Anatomy of Murder

A murder case has many layers: the victim, the crime, and the investigation. To truly understand it, you need to dissect each piece of a tragic puzzle. Join Anna-Sigga Nicolazzi and Scott Weinberger every Wednesday for an insider’s perspective, as they reveal to you the Anatomy of Murder.

A Dad like Santa (Steven Gerecke)

A Dad like Santa (Steven Gerecke)

Wed, 22 Dec 2021 08:00

Albuquerque, New Mexico. One night. Multiple crimes. Would the homicide of a beloved bartender be connected to the rest?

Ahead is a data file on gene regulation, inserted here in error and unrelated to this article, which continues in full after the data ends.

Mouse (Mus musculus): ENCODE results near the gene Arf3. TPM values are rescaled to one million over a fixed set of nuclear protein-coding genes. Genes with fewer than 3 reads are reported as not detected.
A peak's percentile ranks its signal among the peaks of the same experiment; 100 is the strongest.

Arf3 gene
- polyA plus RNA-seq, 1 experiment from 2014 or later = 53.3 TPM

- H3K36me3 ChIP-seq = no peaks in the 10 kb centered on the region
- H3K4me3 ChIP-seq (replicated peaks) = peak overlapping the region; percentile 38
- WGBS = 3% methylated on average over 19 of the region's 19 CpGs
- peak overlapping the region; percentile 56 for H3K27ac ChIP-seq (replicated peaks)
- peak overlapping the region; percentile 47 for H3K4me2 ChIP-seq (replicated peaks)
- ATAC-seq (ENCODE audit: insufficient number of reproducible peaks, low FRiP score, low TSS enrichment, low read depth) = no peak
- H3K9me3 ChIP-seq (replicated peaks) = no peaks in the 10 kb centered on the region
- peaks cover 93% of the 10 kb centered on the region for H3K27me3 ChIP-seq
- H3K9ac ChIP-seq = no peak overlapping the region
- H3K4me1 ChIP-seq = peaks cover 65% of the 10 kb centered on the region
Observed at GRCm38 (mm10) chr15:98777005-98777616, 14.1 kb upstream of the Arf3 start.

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If you're looking for a new show unlike anything you've ever heard before, check out audio Chuck's latest series killed. Each episode of killed covers a story that you may have never read because it was killed before it got published. I'm Justine Harman, who some of you may know from my show OC swingers, and I'm here to bring these dead stories back to life binge killed right now to get the full story. Hi everyone, Ashley Flowers here and I have exciting news to share. My debut novel, all good people here is officially out now. Our fans are blowing up our social talking about it. You do not want to be left out and the worst thing that could happen is for someone else to spoil it for you because there are some wild twists in this book. If you love true crime content, mysteries, and a grown up Nancy Drew style detective work then I have a good feeling you won't be able to put this book down. So what are you waiting for? Grab your copy of all good people here now, wherever books are sold. Albuquerque now Mama, what is your emergency? I would walk into a grocery store. I heard something and it woke me up and people would come up to me and go. Your dad was one of the most amazing humans I've ever met in my life, and I'm so sorry. He looks like he's been hit and he's lying in the driveway face up. And I'd be in there crying in front of the eggs, you know, just. I'm Scott Weinberger's, investigative journalist and former deputy sheriff. Palazzi former New York City homicide prosecutor and host of Investigation Discovery's true conviction, and this is anatomy of murder. High anatomy of murder listeners 2022 is right around the corner, and with the New Year comes a new day for a OM. Beginning January 4th, anatomy of Murder will be coming to you one day earlier. We are moving to Tuesdays. As we approach the holiday season, we wanted to profile a story that, while tragic, there are moments of warmth and loved shared between people. And it's, in the truest sense of the Word family. Today's story actually comes from an AOM listener. The executive producer of our show had reached out to a survivor of homicide, Heather Alter, and while I was interviewing her for today's story, I actually found out that she was a regular listener to this podcast. I listen to you all the time. You have the most wonderful voice. The way you tell a story, it's very soothing. So when Summit asked if I wanted to do this, I was like, yes, I would love to talk to her. You know, Scott, I was completely and honestly taken aback. I don't know why, but that still gets me every time when I hear it. You know, we always love to hear feedback about our mission on AO. MI recently got a comment from someone. They said my voice helps them fall asleep, so I guess that's pretty good. I feel like your program, the way you tell the story, is very well-rounded. I think that you tell the story in its entirety. And in your conversation with Heather Anasia, she was really willing to share her story about her father, Stephen Garrick. And this is where the love story begins. My parents met when my dad was 19 and my mom was a couple years older. She was 21 at the time. I was a year old, maybe six months old. So Steven was not actually Heather's biological father, but he was in every other way. Her dad, Stephen, actually met Heather's mom because her best friend was Stevens's brother, and he followed my mom around like a puppy dog for many years, and she never batted an eye at him. You know, we talk about their relationship and picture it like the movies first one part Easy Rider, two-part love story mixed with a bit of the Grateful Dead. And then he came back up on his motorcycle. He's a Harley rider, and those two were making googly eyes at each other. He just stole her heart. They're a magical couple and people gravitate to them and they're so positive and have so much love to give that being around them makes your life better. You know, Steven constantly put his love for Vinny. That's what Heather's moms name was, Vinny, which was short for Veneta. He always put her first and easily seen by the way he treated her for Valentine's Day. They fell on hard times and he went out on Valentine's Day and bought this most beautiful, extravagant vase and put flowers in it. And my mom was so mad that he spent the money on that. And he said, and tomorrow we'll pay the bills. That was always his thing, and tomorrow we'll pay the bills. For this man that even in tough times he was going to make sure that the love of his life, that he always showed her that love came first. As their love for each other grew stronger, the family bond was tighter than ever. Stephen went from love interest to husband and to dad. You know, we would have Daddy daughter dates and I would always tell him that our relationship is more special than a father daughter like blood relationship because you chose me and I always thought that that was special. Now, while they didn't start there, as the years went by, the couple and their family ultimately settled in Albuquerque, NM. Pulling into Albuquerque was not by chance. It almost appeared that Stevens personality and the desert state were meant for each other. Rode his motorcycle across America and all the way up to Alaska and back down. And when he came through the southwest, he absolutely fell in love with the color schemes, the mountains, you know, realizing how alive the desert is. It's the vibe of open deserts, the mountains, the art community, which was something that was near and dear to Stevens heart. He painted a lot of jackets, plus he did murals around town for businesses. As a matter of fact, he painted my river raft. We named it the grateful Red because I have red hair. But last but not least, the freedom to ride the open roads on his Harley without a helmet. To him that was pure joy. He was the craziest sense of humor, and he was always pulling practical jokes. Heather told us it's where Steven worked that showed his true personality. He spent more than 1/4 of a century in the very same workplace. The bar may have changed names over the years, but Steven was the staple that kept people coming back. In fact, it's been said when regular customers walked into the bar, Stephen would start to pour their drink of choice without even having to ask. He spent 27 years at the sports bar. I actually worked with him when I was in nursing school. Sounds like the type of a place that you'd always hear a loud music and glasses clanking in good times, but that the party really got started often after the bar closed. It was a blast. There was lots of ice fights, crazy parties after the bar closed, lots of dancing on the bar. We could get away with anything. He really made work fun. You know, one thing was clear in talking to Heather is that she wasn't only chock full of stories. It was the type of stories that she told about her and her dad that really speaks to the relationship to me. You know, everybody that went in there, they would go in there to see him because he was kind and he listened intently. And boy, he had a gift for the gab, a real gift. In June 2015, Heather remembers vividly the last day she saw her father. It was Father's Day, and the plans were to have an early dinner altogether. It was an early dinner and I was giving him his Reese's pieces ice cream cake and the last thing we did was we played a prank on him and we wrapped up a box and there was nothing in it. And then we did an air horn and scared the out of him. Because that's the kind of family we are, he laughed. So hard. We were laughing and I caught it on video and I'd like to send it to you. I call it the last laugh. And in hearing his laugh, there is this easygoing genuineness about it. He had this distinct laugh and you always knew it was him. I mean, you could certainly hear his incredible belly laugh, the type you go out of your way to make someone laugh just so you could hear it again and again. I hugged him and I kissed him and I said I love you, daddy, see you next time. And he said I love you too, when he got into the car and that was the last time I saw him. But a few days later, the laughter stopped. That day, the bar lately at that time period was not doing very well, so he got home about 3:00 o'clock in the morning when he normally doesn't get home until 4. It's when he got home early that morning, the unthinkable would happen. From Heather's perspective, it was a night like any other. But then the phone started to ring. And I was laying next to my partner, Julie. I was like, who is calling me at this ungodly hour? Because I go to bed at 9:00 o'clock I had to be at work at 7:00 o'clock. It's a 12 hour shift. You know, I was a nurse at the time, and I just heard lots of voices, and I didn't recognize the number. And I was like, and I hung up the phone and I was irritated. And then a couple of minutes later, it happened again. And I heard more chaos and lots of voices again. So just picture it. You're in bed, of course, your Jared. And now she hears something, she hears loud noises. And I was like, who is this? And I'm like, hello, hello? And nobody would answer me. When the phone rang in the middle of the night, Heather quickly thought it was a prank call or a wrong number. And so I hung up the phone again, and I thought to myself, when I get up at 5:00 AM to go to work, I'm calling that number back just to wake them up. But then, a little while later, her doorbell rang. And I jump up, throw on my robe, and Julie's like, you can't answer the door at 4:00 AM and you know, we have her son is in bed asleep. My youngest daughter does in bed asleep. I go running up to the door because I'm like, who is knocking at our door at this time? This is crazy. Phone calls. And now this. There's two people at the door, someone that looks clearly like a police officer and her mom. And then I look over at my mom. And she has the longest expression on her face that I've ever seen. I've never seen her look like that before. And it is the look on her mother's face that tells her everything she needed to know. And just the longness of her face. I'll never forget it. It haunts me sometimes and I kept looking at her and it felt like 10 minutes had gone by and it probably only been 10 seconds, but I was panicking. And she had his wallet and an item of clothing in her hands that she was clutching. And then I looked over at the gentleman standing next to her and it wasn't an actual police officer, it, said chaplain. And I looked at her and I shook my head. And I said no, no. No. In the early morning hours of Friday, June 26, Stephen Goraka father and a beloved member of the community was killed when returning home from his work at a local bar. While the details of his murder weren't revealed to the family immediately, this is how it was reported to police. Albuquerque now Mama an operator 2434 what is the address to your emergency? At about 3:00 o'clock in the morning, one of Stevens neighbors heard something outside, and it was alarming enough that he called 911. I heard something and it woke me up, and I was concerned for what it was, and I wasn't sure, but did you hear? What was you at? I I heard some kind of loud pounding or some loud noise. It's the middle of the night. They hear what sounds like gunfire, but the thing that really gets the neighbor to call the police is what they hear next. Noise woke you up. It was just a loud noise and in some kind of anguish sound when you said you heard anguish, meaning of of a vocal. OK, maybe, you know, maybe it might have been him, my neighbor. It wasn't an actual word. It's what the neighbor described as ah, and it just, based on what we now know, says everything about what those last moments must have been like. So I looked out my front door and I couldn't see anything and I went out my garage door and I saw him lying in his driveway. He described the scene to the 911 operator as Stephen lying on his back, apparently unconscious at that point, with at least one wound bleeding from his chest. He looks like he's been hit. What do you mean, hit by a car or what? Builders around stone that is on the ground right next to his truck and he's lying in the driveway face up and there seems to be some kind of liquid like blood or something coming from him. What could possibly have happened? It is the middle of the night. This is a very residential neighborhood, so. Is it someone lying in wait there for him? Was he followed home from work? Was he ambushed when he got home? Or just something so random that it's almost hard to wrap your head around the what? But all the things we're saying, it's all just speculation at this point, and Needless to say. The news was devastating to Heather. My mom couldn't even tell me. She couldn't even say it. She just sat there and just. With that look on her face, staring at me. And then he told me that my dad was shot and he's dead, and I screamed. I ran into the pantry and shut the door, and Julie came in and. We just fell to the floor. I laid there for a long time, just sobbing. And then I got the guts to come up to the kitchen out of the pantry and. And sit at the table with the chaplain and my mom. And trying to recall what happened and she said that she just woke up and she didn't hear anything because of her fan. I have to stop for a moment there to just talk about his wife without knowing her, never even spoken her. Just think about that. How did I not hear it? Just is an extra level of difficulty, I must think for her. Throughout the whole incident, Stevens wife lies sleeping within their house, only to be woken up shortly after the shooting by police incessantly banging on the door. When they began to question her, she realized that Steven had been shot and killed. Why it happened and who pulled the trigger, well, that was still a mystery. So we just stayed there and tried to figure out what to do next. And I just remember being completely lost. I was going crazy, like I couldn't concentrate. I had to tell myself to sit up and put my feet on the floor, take a step towards the bathroom. How do you get in the shower? You smell. You know, I was so depressed. I just couldn't move. Sometimes people are able to flush it out in their words that it is so clear, I think, and almost visual. And to me, that's exactly the way Heather talks about. This grief, and I almost picture it. I hate to say this like your body's on fire because it sounds like her mind was on fire. In that time period, I feel like I had a traumatic brain injury. And looking back, when you go through trauma like that, it is a trauma to your brain. And the five days after he died, I tried to go back to work. And one of my favorite surgeons, he came up to me and he said, why are you here, Heather? And I told him because I had nowhere else to go. So he kept me busy. Losing him? Would have been hard if it came naturally, but losing him the way we lost him? It's just. I don't know how we're ever going to recover. It's been six years and it still feels like yesterday. Every person experiences their pain and their grief in a different way. I call it walking through the smoky room and feeling your way through, and every once in a while you get a glimpse of light, and you reach for the light and sometimes you can capture it, and there are days where you just can't and you have to sit in your smoky room. You really can picture that, right? Is that she is stuck in pain inside of her own head. I almost picture it. Like for those of you that know Charlie Brown, like, that, everything around you is just that one. And you know life is happening, but you're in this fog and this cloud. And that's exactly what she was in, and just so much pain that she really almost couldn't function. I've heard it described several different ways, but in some cases it's a process that, in a sense, your brain doesn't allow you to go someplace. It's almost a way of protecting itself, if that's possible. It also shows how incredibly painful this event was for Heather. And the pain? Remains to this day. It was time for crime scene investigators to get to work. Steven's body was found on the driveway, lying on his back near his truck. 3 shell casings from a semi automatic handgun were found on the ground about 15 to 20 feet from his body. I'm looking at the crime scene photos and that's sort of an estimate, but investigators needed to determine a timeline of events from the moment he came home until he was shot. What was his movements in the House and where could the killer or killers either hid or what was their method of escape? He couldn't give any details because it's a homicide. They wouldn't let us know the house until they were done with all of the investigating. For the investigators, there is a definite plan about how much information early on, especially in gathering evidence at a crime scene, of how much information to share even with family members, because this is an act of homicide investigation. So while there are so many questions by so many, people's information is being held closely to the vest so investigators could really gather their information to make early determinations on where is the next stream the investigation will go. And after they locked down the crime scene, one of the first things they did, obviously, was go through and document the house. And by looking at the pictures and by talking to Heather, some of the things that investigators found is very clear. Car door was open. There were items strewn about, not in a way that you would expect if someone had placed them there themselves. In the car, there were drawers open. There was just a mess in various rooms where no one in the home had caused them. Her purse was strummed all over the place in the living room. Things were kind of disheveled in there and she said that her laptop was missing and the car door was open and it was ransacked. And investigators quickly pieced together certain things about Stevens actions when he came home that night, partially from things they saw, but also knowing his habits and the way things that were in the home and outside. And this is what some of they came up with. This is what we think he did. He leaves the garage door open. We think he went through the garage, and then there's like the laundry room in the kitchen. And so he kind of walked through there and I he removed his shorts that he had worn that night and put them on the washer because they were soiled from him, washing dishes and stuff. You know, the glasses that bartenders wash. And he laid them there. And the reason why I know is because I still have those shorts and I took them off of. The washer and I folded them up and I keep them in my closet and I know that sounds ridiculous, but it's like the last thing he wore. Once he would take those clothes off, he would go into the bedroom, which is what he must have done where his wife was sleeping, and put on now his home clothes to go out into the yard to walk the dog. So he was preparing to walk Scully and he went into the back part of the house where my mom was sleeping, and she's got this big, loud airplane band that you can't hear anything. I mean, that thing is loud, and that's how she sleeps. And going through all the evidence, this is exactly the story that investigators pieced together. When Steven walked into that back bedroom, he was confronted by several intruders. They were in the process of burglarizing his home with the items still in their hands. They fled towards the garage door, which was still in the opposition, and he chased them out. And just as they reached the door, he kept running through the garage after them and I wish he would have stopped. One turned around, raised the handgun and fired 3 rounds. Steve collapsed in the driveway wearing only shorts, socks and a Harley-Davidson T-shirt. Shot three times laying on the ground, it appears unfortunately clear that those wounds very quickly cost Steven his life. I read the autopsy report. He was shot in the right upper arm and twice in the chest, and one nicked his aorta and basically it seeped into his right lung and he drowned in his own blood. And I just remember asking the chaplain, I said, can you tell me if he suffered? That's what I wanted to know because I just, if it had to happen, I wanted it to happen back. I just didn't want him to feel it. I want to pause on this investigation for a moment to just give you a bit more of a bird's eye view of what's happening in Albuquerque that very same day. Because in that same day, it isn't just Stephen Gorek that's murdered, there is another homicide that happens in Albuquerque that very much ups the complexity of this investigation. I just remember I had a cup of tea and I was sitting in front of the TV because I knew that they were going to put on a story about my dad and then I heard what happened to Jayden. His name was Jayden Chavez silver. He was 17 years old. He was a star athlete, a football player. He was a wrestler and he also wanted to be a pilot. Jaden was at a house party with a group of friends sitting at the kitchen counter when all of a sudden a bullet pierced through the window and struck him, and this was clearly a drive by shooting. These are the type of murderers that they're everyone's worst fear, and I've unfortunately seen too many of them. I mean, just picture, it's not like you're even in the middle of a random altercation on the street. You were in the sanctity of a home within those walls that are supposed to be our safe havens, and a bullet comes through those walls and strikes someone inside. And I just remember thinking. This is madness and I'm living in a nightmare and I just want to wake up. Heather was a nurse and she had colleagues that were actually treating Jayden that same day at the hospital. And when I talked to my friends at work they told me how rough a shape he was in. And I remember dropping to my knees when I saw his picture and I said this has to be connected in some way. It's not only just within 24 hours, these two homicides occurred within a mile of one another. And I'm almost just starting to wonder, is there someone out there or people out there just looking for trouble and committing shootings, homicides? This has got to be the same people. They did it again and now they killed a young man who had his whole life ahead of him. We laid out why they could possibly be connected, but there is another side to it. You know, the way police go through their investigation is try to connect the evidence, yes, geographical or proximity to both. Shooting, that's a clue. Time of incident. That's also very important method of a homicide. This case shootings, that's part of it too. But one is a home invasion robbery potentially, and the other one is a drive by shooting completely different events, and even the victimology is completely different for investigators. Not only is the pressure now on you have two homicides, 2 innocents happening within 24 hours, but because of the nature of these homicides, they are getting tips and information is coming in in a bit of a firestorm, but it's actually starting to cross wires because they're getting calls on one case, but they think maybe it's another and it's confusing. Are they talking about? Jayden shooting or Steven shooting? It's all becoming a bit of a cluster initially. Albuquerque 911, Albuquerque police operator what's the address of your emergency? So while all that's going on, there's yet another layer to this investigation that's complicating it all the more. Around the same time as Stevens murder, there was a flurry of 911 calls coming in about break INS. Somebody walked into our house, all in the same neighborhood. They turned around and went running, and there was another person, I believe I heard two gunshots who was shot. So while investigators are on OverDrive trying to solve The Who took Stevens life, Stephen's family is honoring his life for Heather and her mom and their family and friends. This wasn't going to be a funeral for Steven. This was going to be a celebration of his life. Everybody came in tie dye cause we're tie dye family. And I made huge banners of him and my mom sitting on the Harley with a tie dye background. And then I made buttons that had a beautiful picture of him with a tie dye background and it said what a long strange trip it's been because we're dead heads people. There was a big outpouring, like we couldn't even have his celebration of life in a building because over 400 people showed up. So we headed at Balloon Fiesta Park. Outside because there were so many people that wanted to come and pay their respects. Stevens family, unfortunately, was not the only one in mourning, because remember, there's also the murder of 17 year old jade, and that happened that same day also. But there is additional mayhem going on in Albuquerque at the very same time. On the very same night that Stephen was gunned down in his driveway, 911 operators received other calls that were unrelated to his murder. Or were they? Just laying here watching some TV and somebody walks into our house and I couldn't see really who it was, so I was like hello and they turned around and went running. To me, this young couple were probably an attempted break in right before they moved to Stevens House, and about 10 minutes ago, I believe I heard two gunshots and a man's voice might just need to report that to you and maybe have someone come out here and check the street out. While we don't know The Who and exactly how many that there is clearly a group of people roaming around Albuquerque causing mayhem, break INS and shooting all the same night. You know, I often talk about connective tissue in investigations and how cases can be related. It was more than just a burglary or a break in. In this next event, there was another man that was shot at. There was a gentleman that was almost 80 years old around the corner and they had gotten into their house and he shot at him and missed. And it happened like maybe 1/2 an hour before my dad was killed, just right around the corner, like not even a block away. One thing you have now that's different is you have a survivor, so that is a possible eyewitness, which may do everything to change the course of these investigations. And he got a look at him. Because while this eyewitness cannot make identifications, they can make clear that it's not one that it's a group. If he hadn't come forward, I don't know if we would have known the magnitude of how many people were in our House gaming Intel, or information from that person could potentially connect all of these crimes together. But now for investigators, let's think about what they're going to do. We know that certain items are gone from the correct household, so they're going to now start to look for everything from surveillance. Footage to what about things that were inside Steven's wife's purse, right? What are the things that would normally be there? You have your wallet, you have credit cards, bank cards, things that people that had stolen these items might potentially use? One investigative track is to check local pawnshops to determine if anything that was stolen had been brought in to exchange for cash. And now pawn shops have specific rules. You need an ID to pawn something, and for investigators going to a pawn shop and recovering an item that was stolen in a burglary, especially one that's now a homicide. That really is a great lead. The reason why they got caught is because they took my mom's credit card and went to McDonald's and bought some food, and then they went to Walmart and tried to use it again. We've talked about Walmart many times as far as their surveillance footage, and this case is no exception because their images were clearly captured on Walmart surveillance. Walmart is probably one of the biggest places that has the most surveillance out of any store you'll ever meet. They got them all on. The opera and they were all together. So what did police uncover? A group of teenagers. Six teenagers aged 14 to 17, were behind this crime spree. I was surprised. These images, these photographs of the kids that use these credit cards were passed around the schools and then they were quickly identified and one by one, they got them all. They got all six of them. You know, when I've looked at their mug shots, the two words that come to mind to me right away is babyface, because that is exactly what they are. There is nothing adult about how these young men, and I say young men based on the fact that they are teens looked and they really look baby face. So to think that they could cause such destruction is really a headtaker. You know, in my days in uniform, I would come across these type of young criminals all the time. You know, the street drug trade employs lookouts as young as nine years old. And, you know, gangs also utilize teens often because the majority of them won't be prosecuted as an adult. If they're caught, they'll be in the juvenile justice system and their records eventually would be sealed. It's another way for criminals to work the system. Here's the thing that we talk about in homicide when it comes to young perpetrators, is that sometimes, unfortunately, they are the most dangerous. And here's why they don't yet appreciate the preciousness of life. They don't have that life experience to understand, to feel, to really get how incredibly precious our lives are, and so it makes them less apt to be mindful or think out their actions. And they are much more. Impulsive when they are younger than as they age and get older. My dad died over $35.26. We were like one of the first victims of the new crime wave in Albuquerque called mobbing, and it's where the kids get together and they hit a bunch of houses all at the same time. Modeling is a crime of opportunity. Where a group or band of criminals hit a block, each going up to cars rifling through them. They have a car, have money or jewelry or whatever they could get their hands on. They weren't choosy. Here's an aside for some of you who park your car in your driveway or outside a new street. Do not leave remote garage door openers inside the car, because if they get into that car, they can get access to your house with a push of the button. They stole multiple cars that night, robbed multiple houses, shot at that gentleman, and then killed my dad. Investigators ultimately determined that these six had nothing to do with Jaden Chavez's murder. It was actually a completely different group of people that was responsible for his murder. But now that police had the teenagers in custody and charged him with the murder of Stephen, the story isn't over. Not until the held accountable in the courtroom. And that is a whole different ball game. Certain ages can be tried as adults, but others based on the age or based on the decision by a particular prosecuting office, they are handled in family court. Now, I have never worked in family court and I am thankful for that because there's a whole host of complications and issues arise and, you know, even just headspace issues that you need to figure out how you feel about that, right? Because we are talking about people that are sometimes as young as 1213, in this case 14 years old with the most serious of crimes. That they are facing. But, you know, for prosecutors there's a lot of different challenges. And that means for families too, it can be all the more frustrating because the rules are different. They've never seen a case like this before. For one. The DA's office didn't even know what to do with my mom and I. You know, we were bouncing in between juvenile court and adult court, and sometimes court was all at the same time, so we had to divide and conquer. It actually is the most stressful thing I've ever had to endure. On top of already. Losing him was horrendous, and it really it it tore us apart. I wanted to go to trial with all of them. I wanted to nail them to the wall. Heather made it clear she wanted justice and she took her concerns to the District Attorney. She laid out all six cases on her desk. She waves her hand over it like it's nothing, and she said we can't afford this. We're playing out all of them. We're not going to trial for any of this. I was like what? It wasn't just the age of the six charge that was difficult on Heather and her family and dealing with the ramifications of the crime itself, but things got much more tumultuous in this case, in the courtroom and out the case had gotten. Lot of press attention and that would bring our packed courtroom to the proceedings, which included family members of the victim and family members of the six defendants. We are sitting in pews next to the people, their family members who have killed our loved one. I had people break my window out. I had death threats. The children's parents would come after me. One of the members of one of the families came up to me and he said, I hope that your dad's enjoying the maggots eating his eyes. That's what he said to me. And then he lunged for me in the courtroom. And my husband was standing there and he grabbed him by the neck and said, what do you think you're doing? That was definitely a very difficult part to listen to. The fact that she needed protection just to go to the courthouse into the courtroom was horrible. I couldn't go to court without an entourage because these people are crazy. And I just don't get it. I get the friends and loved ones of the accused, loving them, feeling the need to support them out of their relationships. But I don't understand that anger towards people that have lost so much. And we're clearly so innocent in this case. And for Heather and his family, it only made their pain and their anger grow. I went to court. I quit counting after 126 times I can court. I courted for years and fought really hard for justice. You know, while we never focus on the actual perpetrators of homicide, we don't want to give them anymore attention that they've already brought upon themselves. We do give you their names normally, but we're not giving it to you today for really a couple of reasons. One, there's six of them, but while the two that were tried and sentenced as adults have been named, the four that were sentenced as juveniles technically should not be named because of privacy laws. So with that, it almost doesn't feel right for us to name two and not 4. When they are all responsible in different ways for all the devastation that went on that night, so we're just going to list them for you as the six involved and what the various penalties were that they incurred. So the shooter, who was only 16 years old, pled guilty. He also admitted he pulled the trigger and he got 25 years in adult prison. The 2nd 16 year old who was like the number two in the group. He will spend the next 12 to 14 years in prison. The other four were sentenced as juveniles. We didn't get an apology from anyone until two weeks ago, one kid wrote in. He was one of the 14 year olds and he's trying to get time shaved off of his sentence. So part of that was that he had to write an apology letter. So it was pathetic and I just told my mom it sounds like a bunch of ******** to me. There's always a push and pull about the juvenile justice system and the adult justice system and the way the two were treated differently. Many times Filmings don't believe they get justice because the penalties are so much lighter for the younger. One is getting ready to be available for parole in two years. I'm absolutely livid because he's a bad boy #2, and for him to even be able to see the light of day. Shortly after all of this, I I it's a slap in the in our faces and it definitely is not doing a justice towards my dad. So if somebody ended up being in my club that nobody wants to belong to. My advice to them is just to make sure that they are being heard and that they're being respected because it's such a hard place to be. Heather's journey to justice did not end in that courtroom. She turned her tragedy into a mission to stop this from hopefully ever happening again. She was not only vocal then, but continues to be vocal to this day about her thoughts on juvenile offenders and the punishments they face. It's my first wrath, is what I call it. I was wearing a black dress. It was our first press conference. This is the first time that we got to speak out and. I didn't even address the juveniles. I addressed the parents. I was like, where were you? When your kids were out robbing and robbing and murdering. Where were you? I blame you. And I told them a sanami is coming. And I meant it. She, along with the mother of Jayden Chavez Silver, formed an organization called robbed ROBD repeat offenders bring devastation. We're robbed of our family members being taken from us way too early. We've fought in legislation to toughen up our laws, so I'm just trying to make this place a better place to live in for our kids sake and for our community. She's also raised funds to create a memorial, a place to go for peace and for remembrance for the victims of gun violence. Over the past six years, we raised $550,000 and put up a victims memorial of gun violence and we just unveiled it a couple of weeks ago and it's called the luminarias and it's in front of our DA's office. Often, people in Heather's position turn pain into purpose, driven to find ways that no one else could suffer on the same path she traveled. You know, there is this terrible dichotomy that I see when I think about there's two groups here, right? There's this one group of these teenagers that are this incredibly destructive force in their actions. But then on the other side of that seesaw is this group of those that have been impacted by that violence, Heather Jaden's family and those that band together with them, and they take their pain to try to turn it into a force for good. I'm still building my tsunami. And I won't stop. I'll always fight. Sometimes I dream about him, his laughter and card games. His hugs his pranks. God, his pranks were so good. When I hear the sound of a Harley going down the street and the man's got white hair. Sometimes I think I catch a glimpse of him. There is a reason why we wanted to share the story with you before the holidays. When talking with Heather, she describes her dad like Santa Claus. We missed Christmas. He always had crazy hat. Funny things and he would juggle. And he would always dress up as Santa Claus. I just pictured that incredible belly laugh and that huge grand smile. Everybody would get to sit on his lap. They they want for Christmas. And I would always tell him I want World Peace. And for plastic to go away. It was like, do you have something in your bag that will cure our oceans? So when I say he was our CNA, he really was our CNA. As we head into this time of year, we want to wish all of you the happiest of holidays. Joy, health, peace. Peace for Heather and Stevens family. Peace for Jayden's family. Peace for the families of homicide. The survivors of crime. We talk about a different murder every single week. Law enforcement, prosecutors, we work on so many every single year. So my biggest wish at this season is that we didn't have so many murders in the future to talk about. And before we go, just a reminder. Beginning January 4th, 2022, anatomy of Murder will be coming to you one day earlier. We are moving to Tuesdays. It is a new year and a new day for a OM. See you there. Anatomy of Murder is an audio Chuck original produced and created by Weinberger Media and for SETI Media. Ashley Flowers and Summit David are executive producers. So. What do you think, Chuck? Do you approve?